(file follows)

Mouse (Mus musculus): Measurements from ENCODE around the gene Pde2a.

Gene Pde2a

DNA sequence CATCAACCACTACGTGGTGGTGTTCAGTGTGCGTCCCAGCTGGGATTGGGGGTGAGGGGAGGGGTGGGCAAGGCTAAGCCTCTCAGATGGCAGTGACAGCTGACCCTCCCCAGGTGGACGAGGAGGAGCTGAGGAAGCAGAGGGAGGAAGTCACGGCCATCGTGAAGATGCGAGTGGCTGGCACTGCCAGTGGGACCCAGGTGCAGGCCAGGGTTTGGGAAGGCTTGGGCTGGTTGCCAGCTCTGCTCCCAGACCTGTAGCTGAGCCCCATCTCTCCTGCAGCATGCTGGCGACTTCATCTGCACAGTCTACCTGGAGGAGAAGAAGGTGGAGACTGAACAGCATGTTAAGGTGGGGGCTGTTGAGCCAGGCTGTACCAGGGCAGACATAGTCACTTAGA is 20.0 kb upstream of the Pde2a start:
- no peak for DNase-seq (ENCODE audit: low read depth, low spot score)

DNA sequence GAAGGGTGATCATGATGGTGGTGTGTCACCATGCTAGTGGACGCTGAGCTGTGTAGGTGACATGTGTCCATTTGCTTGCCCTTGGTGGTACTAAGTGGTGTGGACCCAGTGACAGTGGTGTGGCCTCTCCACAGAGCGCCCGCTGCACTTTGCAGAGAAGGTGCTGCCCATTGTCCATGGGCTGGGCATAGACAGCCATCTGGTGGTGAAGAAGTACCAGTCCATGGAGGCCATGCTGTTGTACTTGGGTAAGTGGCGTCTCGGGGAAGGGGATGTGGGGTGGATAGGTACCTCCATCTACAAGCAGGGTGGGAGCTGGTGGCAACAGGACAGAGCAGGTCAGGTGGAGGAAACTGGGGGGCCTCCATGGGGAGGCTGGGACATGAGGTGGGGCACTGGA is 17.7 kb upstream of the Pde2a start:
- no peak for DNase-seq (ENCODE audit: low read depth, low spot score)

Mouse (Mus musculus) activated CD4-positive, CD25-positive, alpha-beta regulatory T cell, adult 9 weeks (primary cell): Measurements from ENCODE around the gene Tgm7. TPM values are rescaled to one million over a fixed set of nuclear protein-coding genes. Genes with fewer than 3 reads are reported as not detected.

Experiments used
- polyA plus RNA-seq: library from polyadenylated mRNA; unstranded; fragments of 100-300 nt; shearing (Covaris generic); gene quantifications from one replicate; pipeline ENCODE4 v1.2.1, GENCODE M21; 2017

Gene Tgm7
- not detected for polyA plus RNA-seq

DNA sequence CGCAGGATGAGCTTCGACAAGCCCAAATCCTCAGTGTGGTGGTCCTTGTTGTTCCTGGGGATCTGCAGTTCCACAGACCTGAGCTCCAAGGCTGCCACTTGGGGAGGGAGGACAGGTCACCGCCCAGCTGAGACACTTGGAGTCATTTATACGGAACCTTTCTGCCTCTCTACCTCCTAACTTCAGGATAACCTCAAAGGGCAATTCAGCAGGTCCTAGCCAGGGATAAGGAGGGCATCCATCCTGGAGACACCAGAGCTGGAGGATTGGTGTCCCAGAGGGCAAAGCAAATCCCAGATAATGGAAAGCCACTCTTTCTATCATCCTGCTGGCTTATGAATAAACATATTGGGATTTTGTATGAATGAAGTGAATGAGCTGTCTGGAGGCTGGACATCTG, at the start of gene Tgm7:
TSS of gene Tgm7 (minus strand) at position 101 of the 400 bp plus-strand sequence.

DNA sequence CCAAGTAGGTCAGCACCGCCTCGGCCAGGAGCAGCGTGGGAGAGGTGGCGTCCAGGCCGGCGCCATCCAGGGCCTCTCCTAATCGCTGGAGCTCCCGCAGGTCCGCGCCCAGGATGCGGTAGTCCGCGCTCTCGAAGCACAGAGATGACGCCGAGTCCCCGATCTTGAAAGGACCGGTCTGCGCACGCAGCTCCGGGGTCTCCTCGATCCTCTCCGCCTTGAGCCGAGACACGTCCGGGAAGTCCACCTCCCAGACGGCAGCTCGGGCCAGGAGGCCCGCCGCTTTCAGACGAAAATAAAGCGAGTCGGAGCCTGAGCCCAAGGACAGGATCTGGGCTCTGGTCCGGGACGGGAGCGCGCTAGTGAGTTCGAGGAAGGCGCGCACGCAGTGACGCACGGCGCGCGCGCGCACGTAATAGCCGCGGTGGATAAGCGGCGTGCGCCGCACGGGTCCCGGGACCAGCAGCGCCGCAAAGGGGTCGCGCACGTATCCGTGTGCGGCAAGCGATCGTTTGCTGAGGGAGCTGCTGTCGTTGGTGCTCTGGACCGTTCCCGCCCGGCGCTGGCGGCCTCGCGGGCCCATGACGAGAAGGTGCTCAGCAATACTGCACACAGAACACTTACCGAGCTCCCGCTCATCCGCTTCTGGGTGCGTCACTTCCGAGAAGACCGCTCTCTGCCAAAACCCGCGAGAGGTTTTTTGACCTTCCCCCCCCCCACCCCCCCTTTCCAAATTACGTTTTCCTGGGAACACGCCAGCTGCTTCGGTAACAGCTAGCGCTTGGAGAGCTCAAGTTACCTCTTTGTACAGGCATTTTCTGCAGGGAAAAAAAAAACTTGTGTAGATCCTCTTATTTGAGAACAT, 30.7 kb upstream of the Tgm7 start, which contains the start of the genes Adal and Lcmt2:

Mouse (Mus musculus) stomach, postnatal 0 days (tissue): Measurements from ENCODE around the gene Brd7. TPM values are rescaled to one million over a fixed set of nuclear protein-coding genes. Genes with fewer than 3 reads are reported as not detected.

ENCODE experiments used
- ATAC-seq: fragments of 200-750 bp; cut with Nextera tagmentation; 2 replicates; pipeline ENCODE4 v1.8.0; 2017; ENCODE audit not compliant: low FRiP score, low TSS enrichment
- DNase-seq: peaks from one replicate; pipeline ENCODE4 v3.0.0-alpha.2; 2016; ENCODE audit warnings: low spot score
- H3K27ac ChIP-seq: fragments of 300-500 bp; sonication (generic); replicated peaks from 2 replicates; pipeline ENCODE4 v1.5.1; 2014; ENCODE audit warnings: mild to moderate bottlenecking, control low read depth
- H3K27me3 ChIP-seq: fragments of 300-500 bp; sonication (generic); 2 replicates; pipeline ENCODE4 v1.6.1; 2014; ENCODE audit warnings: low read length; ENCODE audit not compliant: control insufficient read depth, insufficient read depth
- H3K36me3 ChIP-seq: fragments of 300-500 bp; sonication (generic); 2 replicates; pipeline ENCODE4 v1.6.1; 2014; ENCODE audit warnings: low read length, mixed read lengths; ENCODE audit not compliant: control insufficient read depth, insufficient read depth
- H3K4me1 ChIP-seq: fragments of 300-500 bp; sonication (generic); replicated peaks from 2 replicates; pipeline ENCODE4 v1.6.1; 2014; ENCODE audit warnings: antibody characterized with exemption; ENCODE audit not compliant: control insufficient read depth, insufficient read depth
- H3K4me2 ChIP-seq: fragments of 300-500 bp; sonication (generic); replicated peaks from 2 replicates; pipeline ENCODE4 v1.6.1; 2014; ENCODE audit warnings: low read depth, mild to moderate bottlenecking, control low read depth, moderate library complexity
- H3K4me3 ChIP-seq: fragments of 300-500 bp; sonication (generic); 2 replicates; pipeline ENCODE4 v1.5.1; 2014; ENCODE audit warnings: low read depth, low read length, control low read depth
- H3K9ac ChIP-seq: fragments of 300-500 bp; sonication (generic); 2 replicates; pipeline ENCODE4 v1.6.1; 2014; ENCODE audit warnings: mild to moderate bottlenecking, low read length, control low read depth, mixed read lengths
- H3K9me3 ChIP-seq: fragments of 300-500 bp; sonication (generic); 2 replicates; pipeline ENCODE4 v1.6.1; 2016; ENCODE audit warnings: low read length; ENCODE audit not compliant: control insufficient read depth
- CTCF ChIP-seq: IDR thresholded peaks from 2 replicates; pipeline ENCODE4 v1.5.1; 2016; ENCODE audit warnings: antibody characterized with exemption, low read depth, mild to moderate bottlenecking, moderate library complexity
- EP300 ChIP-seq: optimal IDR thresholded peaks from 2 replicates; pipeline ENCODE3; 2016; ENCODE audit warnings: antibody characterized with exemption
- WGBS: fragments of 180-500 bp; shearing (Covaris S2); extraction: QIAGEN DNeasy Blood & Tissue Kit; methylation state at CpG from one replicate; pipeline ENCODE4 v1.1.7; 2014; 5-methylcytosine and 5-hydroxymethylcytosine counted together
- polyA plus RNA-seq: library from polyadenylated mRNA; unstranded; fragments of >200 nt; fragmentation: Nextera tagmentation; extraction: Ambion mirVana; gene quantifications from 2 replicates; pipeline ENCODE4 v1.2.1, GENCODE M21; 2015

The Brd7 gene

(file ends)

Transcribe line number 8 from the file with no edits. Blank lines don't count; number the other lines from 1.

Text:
Experiments used